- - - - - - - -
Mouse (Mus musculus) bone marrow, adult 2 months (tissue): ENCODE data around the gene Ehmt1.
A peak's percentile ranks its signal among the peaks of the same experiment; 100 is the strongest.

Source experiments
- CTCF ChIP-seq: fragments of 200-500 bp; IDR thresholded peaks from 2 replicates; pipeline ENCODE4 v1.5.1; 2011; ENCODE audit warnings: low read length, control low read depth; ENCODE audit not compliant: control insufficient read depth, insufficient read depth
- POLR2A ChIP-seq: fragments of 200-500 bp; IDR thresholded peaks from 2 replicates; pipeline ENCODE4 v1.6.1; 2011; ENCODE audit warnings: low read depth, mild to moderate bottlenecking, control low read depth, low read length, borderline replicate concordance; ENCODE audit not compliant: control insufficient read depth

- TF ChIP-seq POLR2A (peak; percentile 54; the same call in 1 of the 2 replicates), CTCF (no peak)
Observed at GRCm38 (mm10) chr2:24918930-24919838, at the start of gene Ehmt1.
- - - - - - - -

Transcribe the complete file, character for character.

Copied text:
Mouse (Mus musculus) bone marrow, adult 2 months (tissue): ENCODE data around the gene Ehmt1.
A peak's percentile ranks its signal among the peaks of the same experiment; 100 is the strongest.

Source experiments
- CTCF ChIP-seq: fragments of 200-500 bp; IDR thresholded peaks from 2 replicates; pipeline ENCODE4 v1.5.1; 2011; ENCODE audit warnings: low read length, control low read depth; ENCODE audit not compliant: control insufficient read depth, insufficient read depth
- POLR2A ChIP-seq: fragments of 200-500 bp; IDR thresholded peaks from 2 replicates; pipeline ENCODE4 v1.6.1; 2011; ENCODE audit warnings: low read depth, mild to moderate bottlenecking, control low read depth, low read length, borderline replicate concordance; ENCODE audit not compliant: control insufficient read depth

- TF ChIP-seq POLR2A (peak; percentile 54; the same call in 1 of the 2 replicates), CTCF (no peak)
Observed at GRCm38 (mm10) chr2:24918930-24919838, at the start of gene Ehmt1.